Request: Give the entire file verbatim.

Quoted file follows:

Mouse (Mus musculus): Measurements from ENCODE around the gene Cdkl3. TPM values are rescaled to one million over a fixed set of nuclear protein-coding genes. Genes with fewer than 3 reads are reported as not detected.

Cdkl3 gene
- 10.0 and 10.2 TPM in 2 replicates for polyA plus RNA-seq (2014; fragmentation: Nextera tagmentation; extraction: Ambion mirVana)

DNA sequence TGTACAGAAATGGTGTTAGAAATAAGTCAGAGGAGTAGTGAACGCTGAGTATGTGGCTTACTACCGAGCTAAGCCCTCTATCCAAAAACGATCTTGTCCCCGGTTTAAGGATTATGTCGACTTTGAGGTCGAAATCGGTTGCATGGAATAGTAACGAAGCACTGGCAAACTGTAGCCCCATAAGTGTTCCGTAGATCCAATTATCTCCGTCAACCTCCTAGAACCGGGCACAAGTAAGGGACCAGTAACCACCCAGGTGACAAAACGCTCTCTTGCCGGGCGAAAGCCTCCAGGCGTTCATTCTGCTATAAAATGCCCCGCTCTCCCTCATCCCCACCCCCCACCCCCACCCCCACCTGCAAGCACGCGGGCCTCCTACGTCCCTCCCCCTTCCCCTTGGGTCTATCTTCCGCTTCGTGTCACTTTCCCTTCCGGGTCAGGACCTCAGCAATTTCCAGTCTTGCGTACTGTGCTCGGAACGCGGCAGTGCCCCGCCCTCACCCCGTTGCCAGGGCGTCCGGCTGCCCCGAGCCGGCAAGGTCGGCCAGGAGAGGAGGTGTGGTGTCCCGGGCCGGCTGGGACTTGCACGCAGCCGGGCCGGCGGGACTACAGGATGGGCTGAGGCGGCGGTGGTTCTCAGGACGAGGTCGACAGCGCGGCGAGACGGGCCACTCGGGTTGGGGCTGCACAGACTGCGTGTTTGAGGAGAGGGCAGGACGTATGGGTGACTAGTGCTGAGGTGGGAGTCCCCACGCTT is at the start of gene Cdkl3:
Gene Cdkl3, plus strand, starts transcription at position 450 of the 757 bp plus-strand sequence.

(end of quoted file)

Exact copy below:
Mouse (Mus musculus): Measurements from ENCODE around the gene Cdkl3. TPM values are rescaled to one million over a fixed set of nuclear protein-coding genes. Genes with fewer than 3 reads are reported as not detected.

Cdkl3 gene
- 10.0 and 10.2 TPM in 2 replicates for polyA plus RNA-seq (2014; fragmentation: Nextera tagmentation; extraction: Ambion mirVana)

DNA sequence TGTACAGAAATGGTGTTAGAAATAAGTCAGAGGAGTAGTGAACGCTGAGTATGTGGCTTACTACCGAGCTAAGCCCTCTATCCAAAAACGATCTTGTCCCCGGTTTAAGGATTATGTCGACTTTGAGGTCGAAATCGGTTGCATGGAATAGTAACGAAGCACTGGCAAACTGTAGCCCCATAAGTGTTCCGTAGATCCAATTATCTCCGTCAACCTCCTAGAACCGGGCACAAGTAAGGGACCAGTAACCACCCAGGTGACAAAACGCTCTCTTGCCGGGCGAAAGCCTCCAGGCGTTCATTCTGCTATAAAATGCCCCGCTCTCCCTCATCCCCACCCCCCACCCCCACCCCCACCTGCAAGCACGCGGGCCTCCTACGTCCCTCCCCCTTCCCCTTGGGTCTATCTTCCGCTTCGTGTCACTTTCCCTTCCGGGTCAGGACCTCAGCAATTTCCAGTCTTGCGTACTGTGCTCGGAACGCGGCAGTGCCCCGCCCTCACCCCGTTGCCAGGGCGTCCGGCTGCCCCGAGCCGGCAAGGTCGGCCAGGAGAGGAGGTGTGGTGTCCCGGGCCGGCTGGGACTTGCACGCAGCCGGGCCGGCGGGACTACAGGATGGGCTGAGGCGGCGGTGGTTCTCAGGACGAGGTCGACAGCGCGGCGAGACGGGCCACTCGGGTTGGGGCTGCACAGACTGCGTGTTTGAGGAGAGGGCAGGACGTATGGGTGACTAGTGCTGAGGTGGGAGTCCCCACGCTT is at the start of gene Cdkl3:
Gene Cdkl3, plus strand, starts transcription at position 450 of the 757 bp plus-strand sequence.